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The ancient origins of Vietnam's literature, language and culture, and the country itself, began in the north along the fringes of the Red River Delta. 5000 years of history, as old a culture as Egypt, or Ancient China 

Mythological description of Vietnam's beginning 

The Vietnamese People were born of a dragon and a fairy ("con rong chau tien"). 

The legendary Hong Bang Dynasty, the first ruling state of Vietnam, occured around 2879 BC, (and with the development of wet rice cultivation and bronze casting, on a par with Ancient Egyptians and Hittites but earlier), led to the formation of the Dong Sun culture some 800 years later. 

Incorporated into the Chinese Han Dynasty by 111 BC, Vietnam remained under their ruling for the next thousand years, until 938 AD when Ngo Quyen defeated the Chinese forces, and the nation gained their independence.

Under the Ly and Tran Dynasties, Buddhism flourished and Vietnam experienced a golden age. As the Mongols rampaged through much of Asia, Vietnam successfully repelled their advances. 

The country expanded its borders between the 11th and 18th centuries, ultimately conquering part of the Khmer Empire, and the kingdom of Champa, most of present day Cambodia & Southern Laos.

In Khmer (Cambodian) folklore southern Vietnam was given to the Vietnamese government as a dowry for the marriage of a Vietnamese princess to a Khmer prince in order to stop constant invasions and pillaging of Khmer villages. 

Civil unrest consumed the nation from the 16th century onwards, and through it their independence gradually deteriorated. They had inherited the Mandarin feudal system from China, and went through the warlord & lawlessness earlier than China did.

By the 19th century, following a series of military conquests, Vietnam was integrated into French Indochina, and the French colonial period began.

This also brought the latin alphabet to Vietnam.

Previously, from about 200BC, Chinese pictographs had been used.  

The French maintained complete authority until Vietnam temporarily gained their independence at the end of World War II; however, France continued its control until soundly defeated by Ho Chi Minh's Communist forces, culminating in the battle of Dien Bien Phu, in 1954 during the First Indochina War. 



The U.S. military advisory effort in Vietnam had a modest beginning in September 1950, when the United States Military Assistance Advisory Group (MAAG), Vietnam, was established in Saigon. Its mission was to supervise the issuance and employment of $10 million of military equipment to support French legionnaires in their effort to combat Viet Minh forces. By 1953 the amount of U.S. military aid had jumped to over $350 million and was used to replace the badly worn World War II vintage equipment that France, still suffering economically from the devastation of that war, was still using.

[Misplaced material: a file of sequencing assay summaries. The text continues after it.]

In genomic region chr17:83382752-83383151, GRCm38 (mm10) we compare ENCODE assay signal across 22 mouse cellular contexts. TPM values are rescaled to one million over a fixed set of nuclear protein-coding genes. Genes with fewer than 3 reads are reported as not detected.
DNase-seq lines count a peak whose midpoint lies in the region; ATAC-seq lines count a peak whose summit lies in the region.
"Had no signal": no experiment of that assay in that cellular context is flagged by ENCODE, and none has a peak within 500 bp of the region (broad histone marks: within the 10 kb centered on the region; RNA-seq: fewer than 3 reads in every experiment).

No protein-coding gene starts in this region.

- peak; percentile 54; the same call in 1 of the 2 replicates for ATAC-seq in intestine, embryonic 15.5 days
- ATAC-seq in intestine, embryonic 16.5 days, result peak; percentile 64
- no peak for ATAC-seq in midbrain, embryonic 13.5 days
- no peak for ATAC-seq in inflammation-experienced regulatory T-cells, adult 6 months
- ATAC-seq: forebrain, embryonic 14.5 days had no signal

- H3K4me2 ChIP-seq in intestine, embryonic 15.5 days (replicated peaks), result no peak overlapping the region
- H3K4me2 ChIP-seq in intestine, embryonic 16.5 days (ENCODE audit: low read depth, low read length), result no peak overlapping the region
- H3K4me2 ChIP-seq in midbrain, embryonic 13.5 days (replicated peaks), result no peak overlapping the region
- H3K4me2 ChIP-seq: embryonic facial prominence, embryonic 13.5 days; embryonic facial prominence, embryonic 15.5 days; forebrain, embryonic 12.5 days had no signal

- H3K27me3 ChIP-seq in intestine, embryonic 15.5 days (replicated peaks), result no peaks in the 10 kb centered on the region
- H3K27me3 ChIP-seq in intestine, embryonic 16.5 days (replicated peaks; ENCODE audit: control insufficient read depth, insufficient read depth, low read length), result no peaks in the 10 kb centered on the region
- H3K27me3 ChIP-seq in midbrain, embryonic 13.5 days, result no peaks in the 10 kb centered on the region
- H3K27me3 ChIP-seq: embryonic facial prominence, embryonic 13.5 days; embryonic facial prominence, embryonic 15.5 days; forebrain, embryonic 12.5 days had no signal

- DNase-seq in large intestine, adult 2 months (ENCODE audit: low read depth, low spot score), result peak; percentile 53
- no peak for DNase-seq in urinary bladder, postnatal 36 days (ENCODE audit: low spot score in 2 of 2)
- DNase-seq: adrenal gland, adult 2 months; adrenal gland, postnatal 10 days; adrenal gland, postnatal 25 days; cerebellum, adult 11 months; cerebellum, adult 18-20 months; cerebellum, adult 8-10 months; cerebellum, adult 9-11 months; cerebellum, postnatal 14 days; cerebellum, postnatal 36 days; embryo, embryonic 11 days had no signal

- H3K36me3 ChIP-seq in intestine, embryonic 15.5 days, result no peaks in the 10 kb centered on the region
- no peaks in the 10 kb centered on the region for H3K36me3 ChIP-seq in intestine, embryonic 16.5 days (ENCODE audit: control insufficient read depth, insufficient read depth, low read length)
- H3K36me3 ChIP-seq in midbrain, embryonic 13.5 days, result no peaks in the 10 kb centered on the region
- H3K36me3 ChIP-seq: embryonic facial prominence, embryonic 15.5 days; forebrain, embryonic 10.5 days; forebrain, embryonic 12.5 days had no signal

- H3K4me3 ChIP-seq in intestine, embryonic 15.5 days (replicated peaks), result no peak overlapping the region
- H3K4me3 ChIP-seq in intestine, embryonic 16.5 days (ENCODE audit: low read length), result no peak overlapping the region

Late in 1954, after the Geneva Accords, about 90,000 Vietminh troops returned to North Vietnam. By 1959, they began filtering back into the South to lead the insurgency. You remember the bombing of the Boston Marathon? That happened on a larger scale across the whole of South Vietnam. In the initial stages, the Communists organized mass demonstrations along with a few raids on vulnerable South Vietnamese installations, but this was quickly followed by a Communist led uprising in the lower Mekong Delta and Central Highlands that took control of "liberated zones", including an area of nearly fifty villages in Quang Ngai Province. The North Vietnamese Communists cleverly organized a shadow government, the National Liberation Front (NLF), staffed by officials not obviously linked to the Communist north, but dedicated to the defeat of Diem's U.S. backed Saigon government. The NLF took over in the areas of Communist control, levied taxes, trained troops, built defense works, and provided education and medical care. 

During this period -- from 1955 through 1960 -- the U.S. had between 750 and 1,500 military advisors assisting the Diem government to establish an effective army. My father was a part of that effort during this time. 

The first death of an American serviceman in Vietnam occurred Sept. 26, 1945. OSS Major A. Peter Dewey was killed in action by the Communist Vietminh near Hanoi. Some 128 members of a MAAG began supervising the use of U. S. equipment in Vietnam on Sept. 17, 1950. And two U. S. fliers contracted by the CIA were killed in action flying a mission over Dien Bien Phu in 1954. The first U. S. advisors sent to actually train Vietnamese troops arrived Feb. 12, 1955. Capt. Harry Cramer, Jr. was killed in a munitions handling accident Oct. 21, 1957: His name had been the first listed.  

The 1st American death of the 'American' Vietnam War officially listed as -

Richard B. Fitzgibbon, Jr 8 JUN 56 TSGT USAF

He is one of 3 father and son pairs listed on the wall, as his son was also killed there -

Richard B. Fitzgibbon, III 7 SEP 65 CPL USMC

Ngo Din Diem years 1955-63

Diem was assasinated and replaced by a coup, which was followed by another coup, and still another coup. The threat from communism was bad enough, yet the Vietnamese couldn’t seem to gather under a solid government. Nguyen Van Thieu eventually emerges as a strong man, and leads the country, to its collapse.

DaNang High School Alumnai 

Vo Nuyen Giap North Vietnamese commanding general

Nguyen Tat Thanh (a.k.a. Nuyen Ai Quoc and Ho Chi Minh) North Vietnamese Premier

Pham Van Dong South Vietnamese Military Governor of Saigon region 

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